If you’re a tech looking to grow your business, you need a USP: a “unique selling point.” That’s a fancy way of saying you need to differentiate yourself and your services from other techs and salons so you can stop competing on price.
Competing on price is a race to the bottom. It’s a hard way to pay the bills and an easy way to get burned out.
Differentiating yourself with your USP can be simple. In fact, it’s usually the simple things that “stick” so someone remembers. Maybe you’re the tech known for natural nail care, your medi-tech certification, or trending nail art. Maybe you differentiate yourself by offering the most natural-looking acrylic nails in a five-block radius. Whatever your magic, it’s easier to build a loyal clientele when you have something you can claim as your specialty.
One way to do this is by positioning yourself as the educated tech.
Remember, from the clients’ perspective, all techs know how to make nails pretty. But you can give them what they want and need when it comes to their feet; these survey results are your fly-on-the-wall opportunity to hear a client wish list! From there, you can tailor services and recommend home-care products based on targeted needs.
24.5% say they’ve suffered from dry, cracked skin or heels.
While it’s possible that dry, cracked skin is from a deeper problem, such as a fungal infection, eczema, or psoriasis, many times it’s a simple issue of neglect.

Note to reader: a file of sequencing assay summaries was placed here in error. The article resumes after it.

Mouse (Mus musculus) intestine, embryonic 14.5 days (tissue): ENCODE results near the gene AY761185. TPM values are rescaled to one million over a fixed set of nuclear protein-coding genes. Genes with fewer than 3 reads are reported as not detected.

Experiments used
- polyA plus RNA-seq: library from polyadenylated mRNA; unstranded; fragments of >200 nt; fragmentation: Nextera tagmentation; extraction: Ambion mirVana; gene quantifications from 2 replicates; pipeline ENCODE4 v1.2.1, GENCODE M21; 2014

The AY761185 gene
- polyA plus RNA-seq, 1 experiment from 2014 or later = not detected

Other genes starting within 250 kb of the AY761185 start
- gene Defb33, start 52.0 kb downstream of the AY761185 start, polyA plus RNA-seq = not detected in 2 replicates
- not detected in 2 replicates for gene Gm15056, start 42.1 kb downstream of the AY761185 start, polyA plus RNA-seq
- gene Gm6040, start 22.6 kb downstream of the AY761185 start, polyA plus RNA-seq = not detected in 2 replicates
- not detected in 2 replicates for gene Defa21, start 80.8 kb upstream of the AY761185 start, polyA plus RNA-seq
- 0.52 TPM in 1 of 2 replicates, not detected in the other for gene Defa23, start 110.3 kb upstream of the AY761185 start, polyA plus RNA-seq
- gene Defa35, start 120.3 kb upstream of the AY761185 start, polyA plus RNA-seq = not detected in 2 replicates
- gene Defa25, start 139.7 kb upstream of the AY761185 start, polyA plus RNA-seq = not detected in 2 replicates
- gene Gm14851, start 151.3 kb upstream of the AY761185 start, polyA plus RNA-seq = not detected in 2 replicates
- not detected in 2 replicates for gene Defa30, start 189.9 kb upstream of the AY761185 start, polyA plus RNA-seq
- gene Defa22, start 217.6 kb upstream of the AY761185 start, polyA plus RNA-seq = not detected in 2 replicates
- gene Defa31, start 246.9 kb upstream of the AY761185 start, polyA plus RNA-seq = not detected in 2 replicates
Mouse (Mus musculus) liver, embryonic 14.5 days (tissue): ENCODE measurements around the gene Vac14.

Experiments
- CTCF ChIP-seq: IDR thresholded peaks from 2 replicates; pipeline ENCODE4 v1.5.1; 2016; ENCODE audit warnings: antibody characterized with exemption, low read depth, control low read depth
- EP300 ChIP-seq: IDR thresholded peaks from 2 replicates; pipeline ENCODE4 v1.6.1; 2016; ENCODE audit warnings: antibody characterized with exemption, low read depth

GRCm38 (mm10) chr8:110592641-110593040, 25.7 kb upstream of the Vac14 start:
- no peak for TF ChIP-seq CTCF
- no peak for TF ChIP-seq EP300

Foot care is a year-round job. Winter is brutal on our skin as the cold, dry air causes it to crack, while heavy socks and shoes make feet sweat. In summer months (and in warm climates), feet are more exposed from sandals and flip flops, which can cause the skin to become callused and cracked. Help clients understand the importance of keeping feet clean, dry, and moisturized.
In the salon: Offer masks, peels, and soaks that will soften skin, then file, slough, and abrade to remove dry, dead skin.
At home: Recommend professional products from your retail shelf for daily use according to the severity of the condition.
As a resource: Recommend a podiatrist or a dermatologist if you suspect a skin problem or if you notice signs of infection.
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16.1% say they’ve suffered from bunions/corns/callus.
Bunions are different from corns and calluses in that they may be caused from a misalignment in your bones or abnormal foot structure. While corns and calluses could be caused by a structural problem, most often the problem doesn’t run that deep, which means you can help.
Talk with clients about how their footwear can cause friction and pressure points that lead to calluses and corns. This isn’t limited to heels, but could also be caused by a shoe that’s too small or too narrow. While shoes aren’t likely to be the cause of bunions, they certainly increase bunion pain if they don’t fit correctly.
In the salon: Soak the foot in warm water to soothe the pain from the bunion and to soften the skin surrounding the corn and calluses. Abrade the skin of the corn and callus within the limits of your state’s license. Provide bunion pain relief with a foot massage that focuses on the toes and arch of the foot.
At home: Emphasize the importance of shoes that fit properly and avoid rubbing and pressure. Suggest a daily foot soak, along with cream from your retail shelf that softens the skin of corns and calluses and that works well as an at-home massage to soothe bunion pain.
As a resource: Help a client understand the likelihood of these conditions worsening without proper footwear and pedi care. Schedule regular pedicure appointments to manage corns and calluses. And recommend clients see a doctor if they have chronic bunion pain.